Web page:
But William Schneider, a professor of policy, government and international affairs at George Mason University, said that if the results stick, that has to be a bit of disappointment for Sanders. While he was expected to win, it’s “not exactly a strong showing.”
Athough he’s beating Biden handily, the strong showing of Buttigieg must give the Sanders’ campaign some serious worry.
“So it’s not a big vote of confidence in Sanders. I don’t think it gives him much momentum,” Schneider said.
However, that momentum could be found in New Hampshire, where he could win big, Schneider said
“He’s a local. New Hampshire voters know him, he got over 60 per cent of the vote against Hillary Clinton,” Schneider said.
Warren was reputed to have the best ground game in the state, an important element in the Iowa caucus, as getting someone out to vote is a challenging endeavour. Still, according to current results, the Massachusetts senator sits in third place.
“If the results hold, it’s really bad for Warren,” said Evan Siegfried, a Republican strategist.
“Warren also had problems, as she had a vaunted campaign organization, but still only could muster third. She is now facing serious headwinds,” Siegfried said.
And if she doesn’t do well in New Hampshire, the path “gets trickier for her,” Kondik said.
Trende said Warren should hope to finish second there, and ride some momentum to Super Tuesday.
The former vice-president is supposed to be the front-runner, the candidate most familiar to voters, and, according to polls leading up to the caucus, in a pretty tight race with Sanders.
“And to come in fourth. That’s a real letdown,” Schneider said.
It’s more than a letdown, suggested Trende, “Biden is in big trouble.”
Leading up to the caucus, even as far back as September, Biden operatives had been lowering expectations for their candidate in Iowa, saying it was not “a must-win” state, and that instead, they would be focusing their efforts on South Carolina, Nevada, and the Super Tuesday states.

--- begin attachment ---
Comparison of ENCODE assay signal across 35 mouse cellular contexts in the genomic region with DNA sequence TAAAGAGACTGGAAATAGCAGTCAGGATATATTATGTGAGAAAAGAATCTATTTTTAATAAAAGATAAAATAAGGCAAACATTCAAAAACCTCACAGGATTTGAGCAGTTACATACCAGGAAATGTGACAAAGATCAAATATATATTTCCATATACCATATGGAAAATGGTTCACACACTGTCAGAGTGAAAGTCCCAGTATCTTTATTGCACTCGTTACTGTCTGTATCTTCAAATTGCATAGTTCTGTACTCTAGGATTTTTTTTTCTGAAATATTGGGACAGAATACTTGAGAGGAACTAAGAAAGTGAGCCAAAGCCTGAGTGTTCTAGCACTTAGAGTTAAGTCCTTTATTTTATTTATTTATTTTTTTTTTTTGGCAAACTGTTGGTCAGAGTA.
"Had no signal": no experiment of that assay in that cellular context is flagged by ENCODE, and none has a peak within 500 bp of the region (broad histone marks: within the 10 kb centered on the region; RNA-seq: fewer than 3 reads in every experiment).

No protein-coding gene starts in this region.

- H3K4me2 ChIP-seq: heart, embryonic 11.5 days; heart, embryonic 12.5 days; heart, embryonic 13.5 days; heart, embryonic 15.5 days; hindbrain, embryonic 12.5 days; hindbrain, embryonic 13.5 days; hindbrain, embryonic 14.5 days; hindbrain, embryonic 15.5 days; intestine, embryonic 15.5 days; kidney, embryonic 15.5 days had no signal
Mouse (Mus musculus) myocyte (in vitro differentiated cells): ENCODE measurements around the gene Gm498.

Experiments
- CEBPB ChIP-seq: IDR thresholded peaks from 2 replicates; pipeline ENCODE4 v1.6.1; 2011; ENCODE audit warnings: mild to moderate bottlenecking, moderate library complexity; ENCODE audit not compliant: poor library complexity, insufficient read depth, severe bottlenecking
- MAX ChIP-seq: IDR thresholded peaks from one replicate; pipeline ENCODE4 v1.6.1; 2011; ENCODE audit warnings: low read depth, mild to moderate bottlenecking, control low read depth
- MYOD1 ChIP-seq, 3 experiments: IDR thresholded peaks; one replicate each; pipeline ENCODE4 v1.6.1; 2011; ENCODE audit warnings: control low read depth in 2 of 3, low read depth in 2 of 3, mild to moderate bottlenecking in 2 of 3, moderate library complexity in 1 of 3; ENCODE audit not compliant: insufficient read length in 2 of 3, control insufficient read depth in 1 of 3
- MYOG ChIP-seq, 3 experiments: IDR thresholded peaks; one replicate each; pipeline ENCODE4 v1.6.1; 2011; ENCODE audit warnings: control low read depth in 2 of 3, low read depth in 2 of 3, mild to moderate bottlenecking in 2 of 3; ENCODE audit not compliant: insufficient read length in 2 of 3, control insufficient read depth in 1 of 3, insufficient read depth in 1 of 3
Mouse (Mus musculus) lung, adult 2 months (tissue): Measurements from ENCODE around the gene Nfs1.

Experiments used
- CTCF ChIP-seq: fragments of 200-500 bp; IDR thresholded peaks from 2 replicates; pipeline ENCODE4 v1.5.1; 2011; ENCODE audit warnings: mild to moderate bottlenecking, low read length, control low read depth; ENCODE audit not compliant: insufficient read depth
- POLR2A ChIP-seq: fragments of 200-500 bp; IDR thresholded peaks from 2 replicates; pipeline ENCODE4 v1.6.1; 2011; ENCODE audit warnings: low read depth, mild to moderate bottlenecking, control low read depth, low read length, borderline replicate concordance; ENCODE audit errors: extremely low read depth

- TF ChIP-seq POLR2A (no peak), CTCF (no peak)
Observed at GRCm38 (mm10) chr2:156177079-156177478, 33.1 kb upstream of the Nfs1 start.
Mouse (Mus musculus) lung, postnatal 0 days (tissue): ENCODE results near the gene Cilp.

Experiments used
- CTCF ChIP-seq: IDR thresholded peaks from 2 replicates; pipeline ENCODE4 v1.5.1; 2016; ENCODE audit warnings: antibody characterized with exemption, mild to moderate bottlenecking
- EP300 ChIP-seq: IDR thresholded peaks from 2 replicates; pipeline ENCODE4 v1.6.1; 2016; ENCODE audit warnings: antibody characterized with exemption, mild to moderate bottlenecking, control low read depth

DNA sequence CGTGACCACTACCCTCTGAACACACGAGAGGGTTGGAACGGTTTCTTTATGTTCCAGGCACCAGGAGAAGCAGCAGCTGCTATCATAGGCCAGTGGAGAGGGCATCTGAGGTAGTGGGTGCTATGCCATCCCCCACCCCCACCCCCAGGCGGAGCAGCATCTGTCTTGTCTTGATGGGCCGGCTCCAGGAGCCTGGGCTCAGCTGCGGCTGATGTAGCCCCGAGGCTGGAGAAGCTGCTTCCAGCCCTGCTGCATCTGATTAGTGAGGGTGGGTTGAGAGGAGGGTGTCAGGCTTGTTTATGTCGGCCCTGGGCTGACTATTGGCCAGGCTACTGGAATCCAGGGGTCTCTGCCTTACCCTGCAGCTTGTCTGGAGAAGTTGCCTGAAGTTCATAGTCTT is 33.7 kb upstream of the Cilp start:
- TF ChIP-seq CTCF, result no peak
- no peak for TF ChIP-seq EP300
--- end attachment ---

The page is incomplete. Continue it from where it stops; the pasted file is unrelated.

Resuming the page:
Regardless, it did seem like his team really made a strong play to try to win Iowa, and came up “significantly short,” said Kondik.
Biden is also not expected to do particularly well in New Hampshire, a state Sanders is expected to win. While their team has their eye on South Carolina, and the African American Democratic voters who favour Biden, polls suggest his lead has diminished there, while Nevada may also be problematic..
That leads to another problem: fundraising, an issue his campaign is already having to deal with. Despite his name recognition, Biden has had trouble raising money, and with the loss in Iowa, it could dissuade other potential donors.
“At a certain point. the donors are going to be like, ‘This guy has run for president twice and has never won a race,'” said Trende. Biden ran unsuccessfully in 1988 and 2008 for the presidential nomination of his party.
“If he comes in third or fourth in New Hampshire, loses Nevada it’s gonna, it’s gonna be tough.”
As well, with Buttigieg’s strong Iowa showing, it’s possible that he, not Biden, will become the so-called moderate candidate that those in the political centre of the party rally around.
“It’s no longer inevitable that Joe Biden is going to be the finalist in the moderate bracket, to go up against the progressive,” said Bannon. “In terms of support for moderates and money, Mayor Pete struck a major blow against Biden.”
Iowa was Klobuchar’s chance to perform well and make a significant showing. She had a quasi-home state advantage, said Kondik, as her home state of Minnesota borders Iowa.
Instead, the results so far have her in fifth place.
“This to me was her chance. It’s hard for me to imagine a path for her now,” Kondik said.